Then came the Second World War. Paul Couturier could no longer travel Europe as an apostle for unity, but he continued a vast international correspondence. Perhaps that's why in 1944, and at the age of 63, he was arrested by the Gestapo. His period of imprisonment ruined his health, but after the war, though he could not travel very much, he continued to pray and to pray and to pray for the unity of Christendom in his little oratory where, above the altar, there hung not one cross but three: a Catholic crucifix, an Orthodox cross given to him by an Anglican, and a plain cross of wood, a gift from Protestant friends. He died in 1953, and I have no doubt that he carries on his great work of prayer still, in the joy of the fullness of the presence of God.
Now I've given you this little potted biography of Paul Couturier not as an historical introduction to this year's Week of Prayer for Christ Unity which begins tomorrow. Rather, I've talked about the Abbé Couturier because he teaches us in what spirit to pray for the unity of Christians. Nothing can more easily become sterile and barren than a regular fixture performed solely out of duty. I’ve grown accustomed, and I expect you have too, to the Week of Prayer as part of the wallpaper of church life, a gesture in the direction of ecumenism which absolves us from thinking about our fellow Christians for another year. But this was not Paul Couturier’s vision. ‘Why do we pray for unity?’ he asked, and his answer was ‘Because our Lord made it his prayer first - that all might be one’. This was why this obscure schoolmaster-priest dared to stand up and urge everyone – popes and patriarchs and bishops and moderators and priests and pastors and people – to pray, because whatever our differences (he would never have us gloss over them, or make light of the things which still separate us) we can all agree, we must all agree, to unite ourselves with this prayer, the prayer of Christ, that all may be one. And the deeper we go into this mystery the more we discover this truth, that it is Christ himself who in us, and in our separated brothers and sisters, is praying for our unity in his faith and his love. ‘That all may one’. It is not a matter of opinion, or of taste, or of temperament. It doesn't depend on what you think of Methodists, of Roman Catholics or URC's. It is the prayer of Christ himself before his arrest: 'Holy Father, protect by the power of thy name those whom thou hast given me, that they may be one as we are one.’ And as our prayer deepens for that unity, so we shall find this, that God has made us ready to receive more than we yet desire, and more than we shall ever deserve. That's a truth about prayer which holds good for every part of our lives, but especially perhaps in those areas where we are tempted to be cautious or afraid. I’m thinking particularly of our commitment to giving – giving ourselves, in time and service; giving our money, in stewardship and generosity; giving our Church, in ecumenism and love. We hold back because we are afraid of the risk, afraid of dependence on God alone. But if we go forward in prayer God will give us more than we ever desired, he will give us more than we shall ever deserve. Ask great things of God, expect great things of God, attempt great things for God.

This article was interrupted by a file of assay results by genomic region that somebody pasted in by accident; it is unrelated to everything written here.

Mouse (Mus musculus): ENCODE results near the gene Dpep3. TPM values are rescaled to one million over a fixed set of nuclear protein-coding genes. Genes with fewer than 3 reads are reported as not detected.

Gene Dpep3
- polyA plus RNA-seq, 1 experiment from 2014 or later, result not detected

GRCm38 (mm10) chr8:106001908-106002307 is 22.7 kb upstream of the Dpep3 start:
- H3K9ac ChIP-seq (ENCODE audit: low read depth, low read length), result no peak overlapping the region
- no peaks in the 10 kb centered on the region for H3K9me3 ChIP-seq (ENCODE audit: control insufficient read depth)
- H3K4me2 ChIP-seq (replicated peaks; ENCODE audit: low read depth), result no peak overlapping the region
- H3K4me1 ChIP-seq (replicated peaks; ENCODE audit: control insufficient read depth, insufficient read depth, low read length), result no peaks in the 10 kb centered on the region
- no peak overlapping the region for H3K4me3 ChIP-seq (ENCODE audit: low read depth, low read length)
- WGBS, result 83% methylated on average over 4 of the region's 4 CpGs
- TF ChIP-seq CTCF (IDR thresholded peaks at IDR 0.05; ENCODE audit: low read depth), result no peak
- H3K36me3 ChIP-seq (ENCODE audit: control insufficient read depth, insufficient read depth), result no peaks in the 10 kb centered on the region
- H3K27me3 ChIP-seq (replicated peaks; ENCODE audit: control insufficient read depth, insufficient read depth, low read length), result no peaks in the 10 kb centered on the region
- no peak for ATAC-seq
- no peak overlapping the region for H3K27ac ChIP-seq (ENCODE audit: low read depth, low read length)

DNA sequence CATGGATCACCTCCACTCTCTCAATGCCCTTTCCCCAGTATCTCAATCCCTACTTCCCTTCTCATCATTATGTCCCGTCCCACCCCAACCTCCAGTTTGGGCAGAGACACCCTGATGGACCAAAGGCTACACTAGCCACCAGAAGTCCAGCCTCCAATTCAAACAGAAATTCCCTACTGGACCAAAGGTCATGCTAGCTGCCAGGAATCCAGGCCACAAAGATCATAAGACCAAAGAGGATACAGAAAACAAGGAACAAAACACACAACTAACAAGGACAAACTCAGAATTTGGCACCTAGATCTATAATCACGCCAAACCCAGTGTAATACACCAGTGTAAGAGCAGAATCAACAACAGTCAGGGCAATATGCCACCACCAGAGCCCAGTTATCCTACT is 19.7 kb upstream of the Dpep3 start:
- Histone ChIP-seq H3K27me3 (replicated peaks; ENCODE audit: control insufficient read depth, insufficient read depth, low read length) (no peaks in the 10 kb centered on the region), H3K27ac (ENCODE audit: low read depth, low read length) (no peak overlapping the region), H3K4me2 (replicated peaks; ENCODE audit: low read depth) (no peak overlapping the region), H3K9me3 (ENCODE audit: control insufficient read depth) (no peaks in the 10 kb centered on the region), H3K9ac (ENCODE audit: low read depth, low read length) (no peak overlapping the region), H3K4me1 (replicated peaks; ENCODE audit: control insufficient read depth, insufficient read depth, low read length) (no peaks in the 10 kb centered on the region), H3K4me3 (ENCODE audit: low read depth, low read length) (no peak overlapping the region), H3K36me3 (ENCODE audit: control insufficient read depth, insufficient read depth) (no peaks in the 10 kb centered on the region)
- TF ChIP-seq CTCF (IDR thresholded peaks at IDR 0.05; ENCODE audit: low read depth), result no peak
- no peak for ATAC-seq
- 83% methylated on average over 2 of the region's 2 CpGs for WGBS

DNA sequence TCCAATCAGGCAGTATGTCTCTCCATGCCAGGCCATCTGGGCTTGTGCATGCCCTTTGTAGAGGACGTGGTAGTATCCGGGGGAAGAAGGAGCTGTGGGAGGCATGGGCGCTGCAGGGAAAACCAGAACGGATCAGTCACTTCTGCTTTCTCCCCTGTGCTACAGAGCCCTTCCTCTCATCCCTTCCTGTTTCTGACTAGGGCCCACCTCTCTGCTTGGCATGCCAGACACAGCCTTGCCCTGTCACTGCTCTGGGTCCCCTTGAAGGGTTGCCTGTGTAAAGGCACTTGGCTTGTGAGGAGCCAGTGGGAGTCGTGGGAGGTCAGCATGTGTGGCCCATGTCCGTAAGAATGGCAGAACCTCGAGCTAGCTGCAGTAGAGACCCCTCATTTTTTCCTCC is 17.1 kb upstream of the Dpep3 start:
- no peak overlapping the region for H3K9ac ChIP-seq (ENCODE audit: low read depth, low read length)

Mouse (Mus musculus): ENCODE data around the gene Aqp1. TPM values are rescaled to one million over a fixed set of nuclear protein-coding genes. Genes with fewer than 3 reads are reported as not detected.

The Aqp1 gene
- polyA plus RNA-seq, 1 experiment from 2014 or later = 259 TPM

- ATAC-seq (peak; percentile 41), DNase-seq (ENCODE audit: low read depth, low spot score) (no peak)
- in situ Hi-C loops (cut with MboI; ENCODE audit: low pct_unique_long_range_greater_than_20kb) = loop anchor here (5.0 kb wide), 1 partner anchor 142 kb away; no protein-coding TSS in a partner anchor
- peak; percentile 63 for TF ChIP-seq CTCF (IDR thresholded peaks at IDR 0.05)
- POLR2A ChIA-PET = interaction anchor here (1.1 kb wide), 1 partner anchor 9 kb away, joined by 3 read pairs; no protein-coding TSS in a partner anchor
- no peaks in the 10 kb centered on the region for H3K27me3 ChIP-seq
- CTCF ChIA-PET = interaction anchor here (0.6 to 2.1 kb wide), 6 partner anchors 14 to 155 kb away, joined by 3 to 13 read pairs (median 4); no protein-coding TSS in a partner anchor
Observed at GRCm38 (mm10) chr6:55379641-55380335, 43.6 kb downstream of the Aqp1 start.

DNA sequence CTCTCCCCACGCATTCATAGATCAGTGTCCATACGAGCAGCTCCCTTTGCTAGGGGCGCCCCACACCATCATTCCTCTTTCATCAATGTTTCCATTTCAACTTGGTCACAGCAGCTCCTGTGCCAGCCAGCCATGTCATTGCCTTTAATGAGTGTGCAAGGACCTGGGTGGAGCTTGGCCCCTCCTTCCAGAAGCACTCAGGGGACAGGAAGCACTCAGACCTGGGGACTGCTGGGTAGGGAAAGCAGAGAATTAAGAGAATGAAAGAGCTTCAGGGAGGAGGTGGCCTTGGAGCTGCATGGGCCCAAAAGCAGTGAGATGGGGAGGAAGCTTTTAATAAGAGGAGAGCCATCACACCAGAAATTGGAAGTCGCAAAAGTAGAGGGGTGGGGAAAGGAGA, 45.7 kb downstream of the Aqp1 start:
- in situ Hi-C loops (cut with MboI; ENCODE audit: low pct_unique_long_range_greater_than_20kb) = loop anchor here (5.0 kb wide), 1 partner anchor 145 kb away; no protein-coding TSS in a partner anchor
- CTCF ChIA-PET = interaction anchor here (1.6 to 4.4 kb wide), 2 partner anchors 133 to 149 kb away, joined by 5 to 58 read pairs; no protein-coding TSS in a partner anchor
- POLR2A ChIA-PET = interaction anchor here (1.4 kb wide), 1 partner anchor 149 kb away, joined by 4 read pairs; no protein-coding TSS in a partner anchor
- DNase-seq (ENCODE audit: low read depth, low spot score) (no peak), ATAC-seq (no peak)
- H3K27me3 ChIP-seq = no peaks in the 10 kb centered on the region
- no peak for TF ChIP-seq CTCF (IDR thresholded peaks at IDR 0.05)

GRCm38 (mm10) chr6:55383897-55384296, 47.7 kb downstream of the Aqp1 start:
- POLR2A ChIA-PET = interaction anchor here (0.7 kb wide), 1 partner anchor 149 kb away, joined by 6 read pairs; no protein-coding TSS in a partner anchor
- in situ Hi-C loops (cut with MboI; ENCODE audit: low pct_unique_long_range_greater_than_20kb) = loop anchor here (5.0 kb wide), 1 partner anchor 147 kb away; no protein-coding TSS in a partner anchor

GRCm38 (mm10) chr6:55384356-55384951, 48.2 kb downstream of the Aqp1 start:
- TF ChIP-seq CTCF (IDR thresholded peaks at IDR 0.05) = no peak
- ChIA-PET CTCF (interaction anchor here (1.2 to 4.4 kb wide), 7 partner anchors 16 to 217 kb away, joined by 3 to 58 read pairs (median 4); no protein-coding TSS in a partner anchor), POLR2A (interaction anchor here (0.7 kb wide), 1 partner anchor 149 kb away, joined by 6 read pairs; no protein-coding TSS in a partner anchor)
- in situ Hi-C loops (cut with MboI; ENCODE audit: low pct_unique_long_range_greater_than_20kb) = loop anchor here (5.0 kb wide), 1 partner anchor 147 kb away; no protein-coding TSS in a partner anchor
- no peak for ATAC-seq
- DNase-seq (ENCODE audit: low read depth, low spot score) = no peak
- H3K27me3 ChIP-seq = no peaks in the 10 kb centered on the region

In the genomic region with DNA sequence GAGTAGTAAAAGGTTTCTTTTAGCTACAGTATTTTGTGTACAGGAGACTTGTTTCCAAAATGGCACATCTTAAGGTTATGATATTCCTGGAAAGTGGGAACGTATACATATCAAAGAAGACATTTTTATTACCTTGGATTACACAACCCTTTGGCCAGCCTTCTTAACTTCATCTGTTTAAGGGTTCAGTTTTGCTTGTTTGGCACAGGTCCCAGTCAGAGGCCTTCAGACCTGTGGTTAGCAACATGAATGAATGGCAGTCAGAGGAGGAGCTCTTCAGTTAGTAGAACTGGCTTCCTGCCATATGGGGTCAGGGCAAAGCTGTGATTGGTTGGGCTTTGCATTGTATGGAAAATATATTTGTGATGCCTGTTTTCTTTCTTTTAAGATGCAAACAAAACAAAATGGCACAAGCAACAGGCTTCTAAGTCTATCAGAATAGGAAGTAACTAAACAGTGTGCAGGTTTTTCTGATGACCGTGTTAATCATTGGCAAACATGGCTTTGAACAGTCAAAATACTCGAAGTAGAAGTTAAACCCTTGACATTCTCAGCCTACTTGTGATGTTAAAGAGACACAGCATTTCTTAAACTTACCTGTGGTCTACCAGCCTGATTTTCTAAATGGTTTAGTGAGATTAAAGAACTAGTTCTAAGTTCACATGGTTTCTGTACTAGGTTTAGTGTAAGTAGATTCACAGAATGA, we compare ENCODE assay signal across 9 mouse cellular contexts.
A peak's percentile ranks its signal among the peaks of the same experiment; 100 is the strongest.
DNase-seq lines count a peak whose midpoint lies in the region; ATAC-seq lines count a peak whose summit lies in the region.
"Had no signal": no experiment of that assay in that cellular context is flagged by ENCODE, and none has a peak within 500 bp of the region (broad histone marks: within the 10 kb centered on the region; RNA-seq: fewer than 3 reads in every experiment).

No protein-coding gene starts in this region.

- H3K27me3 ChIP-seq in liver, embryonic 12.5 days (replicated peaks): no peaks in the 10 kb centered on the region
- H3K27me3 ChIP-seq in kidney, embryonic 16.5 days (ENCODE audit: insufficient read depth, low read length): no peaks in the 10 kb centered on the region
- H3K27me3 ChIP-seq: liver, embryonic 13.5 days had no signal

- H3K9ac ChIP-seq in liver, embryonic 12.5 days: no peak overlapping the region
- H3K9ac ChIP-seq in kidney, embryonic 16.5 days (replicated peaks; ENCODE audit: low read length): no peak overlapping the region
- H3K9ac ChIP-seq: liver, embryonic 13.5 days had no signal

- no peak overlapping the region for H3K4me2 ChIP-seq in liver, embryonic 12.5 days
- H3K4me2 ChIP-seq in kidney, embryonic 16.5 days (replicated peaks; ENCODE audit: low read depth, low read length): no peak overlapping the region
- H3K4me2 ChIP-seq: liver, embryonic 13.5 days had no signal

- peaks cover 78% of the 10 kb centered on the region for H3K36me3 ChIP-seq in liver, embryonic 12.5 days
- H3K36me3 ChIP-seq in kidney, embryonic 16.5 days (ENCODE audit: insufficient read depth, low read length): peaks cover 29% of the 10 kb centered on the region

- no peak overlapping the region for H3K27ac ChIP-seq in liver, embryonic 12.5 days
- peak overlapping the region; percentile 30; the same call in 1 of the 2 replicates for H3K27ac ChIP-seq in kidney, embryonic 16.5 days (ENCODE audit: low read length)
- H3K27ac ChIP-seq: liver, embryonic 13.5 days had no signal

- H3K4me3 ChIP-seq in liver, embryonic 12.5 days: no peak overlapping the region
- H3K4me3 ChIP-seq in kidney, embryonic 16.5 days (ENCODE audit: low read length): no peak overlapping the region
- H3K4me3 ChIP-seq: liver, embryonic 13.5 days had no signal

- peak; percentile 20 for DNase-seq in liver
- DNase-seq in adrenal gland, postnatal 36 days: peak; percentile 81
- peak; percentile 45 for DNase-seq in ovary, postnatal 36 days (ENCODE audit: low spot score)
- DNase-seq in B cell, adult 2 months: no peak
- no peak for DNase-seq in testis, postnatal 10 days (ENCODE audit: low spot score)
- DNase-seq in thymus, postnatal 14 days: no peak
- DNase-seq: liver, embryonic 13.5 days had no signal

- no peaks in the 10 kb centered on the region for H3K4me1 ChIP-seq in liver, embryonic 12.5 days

One day towards the end of his life, Paul Couturier visited the little village of Ars, to pray at the tomb of the famous Curé d’Ars: The churchyard was full of trippers, and then a violent thunderstorm drove them all into the church, chattering and gossiping. The Abb é was already in the church, kneeling before the altar in prayer. As the noisy crowd hurried in, he neither moved nor spoke. But fifteen minutes later, all in that church were on their knees behind the small, silent figure. The trippers had become part of what the Abb é called the ‘invisible monastery’. We too are called to be part of God's invisible monastery of prayer, and if we have the penitence, the humility and the faith to look to God and not to ourselves, who can doubt that God will show us great things in the bringing together of his flock which is scattered abroad – that we may all be one.